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Government Caring For Youth: The Path To Failure


France hosted in the November 15th week a summit dedicated to the “Fight Against Youth Unemployment.” This is an excellent initiative for a country where the 16-25 years-old population reached a 26.1 % unemployment rate. Yet, France should be doing what is being done elsewhere, especially in Germany, where the rate of youth unemployment is three times lower than in France: 7.7 %.

Unfortunately, the French Government wants to continue on the path of welfare and assistantship. And during this summit, it was also looking for EU funds in order to finance its new discovery, the “youth-security” (garantie-jeune), a kind of RSA (active solidarity revenue) that should be given to 18-25 years-old. But this summit is an opportunity for the IREF to remind that for last 30 years, these policies are still the same for youth: allowances or social aids throw our youth into Government-addiction and unemployment. Here’s a reminder – not exhaustive – of allowances systems put in place to “take care” of young people.

We already know the system of subsidized jobs. Over the last 20 years, it has been enforced by every government, whether socialist or conservative. All these measures, aimed primarily at young people, managed to keep youth unemployed. Thus, unemployment remained unchanged and among the highest in industrialized countries (26.1 % against 7.7 % in Germany, 13 % in Canada and 15.6 % in the United States). France is 2 points above the EU average in terms of youth unemployment.

No less than 25 main “subsidized job systems” were set up by the Government in the last 20 years. Here the list in French:

Travaux d’Utilité Collective, TUC – 1984, Contrat de réinsertion en alternance, CRA – 1987, Contrat de retour à l’emploi, CRE – 1989 – 1993, Contrat Emploi Solidarité, 1990, Contrat Emploi Consolidé, 1992-1995-1996-1998, Contrat Initiative Emploi, CIE –1995-2004, Contrats Emploi Ville, 1996, Emploi jeune, 1997, Contrat d’avenir, 2004-2005, Civis – association, 2003, Civis – accompagnement vers l’emploi, ou Civis régional, 2003, Civis – création d’entreprise, 2003, Contrat Accompagnement Emploi , CAE – 5/2005, Contrat , Soutien emploi jeune en entreprise, SEJE – 9/2002, Stages d’insertion et de formation à l’emploi, SIFE – Individuel, Stages d’insertion et de formation à l’emploi, SIFE – Collectif, Convention reclassement personnalisé, Prime pour l’emploi , 1000 € de reprise emploi , Service militaire adapté, SMA – , Contrat d’insertion-revenu minimum d’activité, Contrat d’apprentissage, Contrat de qualification, Contrat d’adaptation, Contrat d’orientation, Contrat de professionnalisation, 2004.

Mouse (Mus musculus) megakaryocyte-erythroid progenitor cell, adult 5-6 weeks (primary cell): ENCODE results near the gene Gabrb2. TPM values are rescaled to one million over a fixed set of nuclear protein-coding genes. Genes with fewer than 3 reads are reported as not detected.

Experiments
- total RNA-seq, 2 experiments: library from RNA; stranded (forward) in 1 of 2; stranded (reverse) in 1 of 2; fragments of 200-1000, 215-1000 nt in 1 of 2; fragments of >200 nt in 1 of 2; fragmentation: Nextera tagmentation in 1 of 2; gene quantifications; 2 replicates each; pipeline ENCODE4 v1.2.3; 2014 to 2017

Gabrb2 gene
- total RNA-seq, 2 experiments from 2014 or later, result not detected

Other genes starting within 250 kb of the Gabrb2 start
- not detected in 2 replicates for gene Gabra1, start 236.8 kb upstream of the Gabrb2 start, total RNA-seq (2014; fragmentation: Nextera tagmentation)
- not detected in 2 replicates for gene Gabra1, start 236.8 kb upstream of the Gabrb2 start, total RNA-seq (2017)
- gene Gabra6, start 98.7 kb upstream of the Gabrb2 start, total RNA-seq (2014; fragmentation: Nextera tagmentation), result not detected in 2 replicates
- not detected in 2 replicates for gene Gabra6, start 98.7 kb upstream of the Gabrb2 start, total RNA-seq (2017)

In January 2011, the CAR was created. It is the “Revenue for Autonomy”. It is made out of to allowances. One allowance of 250 euros per month, is paid for two years (at a decreasing rate in the second year) to young unskilled volunteers. They are committed to “actively seek employment or to be trained”. This allowance is partially combined with a salary. The second allowance is given for young unemployed graduates after six months of fruitless job search. Actually, this comes down to giving a half income to support young people leaving the school system but that is no real incentive to find a job.

Here are also the most common aids granted to young people:

– Allowance for social housing. This allowance is the most “popular” among students since about 600,000 students are benefitting from it.
– Housing Solidarity Fund
– Universal health Insurance (CMU)
– Electricity Social Rate with bill payment
– Fund to help young people
– Young Active Solidary Income (RSA)
– Young Guarantee since this fall
– For RSA recipients or unemployed youth : free , total or partial , public transport and preferential rates with SNCF (railroads)
– For RSA recipients : Christmas bonus
– Support for getting a driver’s licence

When a youth is working again:

– Young jobseekers : temporary allowances
– Mobility Assistance

Attention: some of these aids can be combined.

All these allowances and aids made the French youth dependent on the welfare state . Moreover, the employment rate of young people aged 16 to 25 has been declining since the early 2000’s, reaching its lowest level : 28.2 %. At this rate and with all these aids, will the French youth still have any interest in finding a job?

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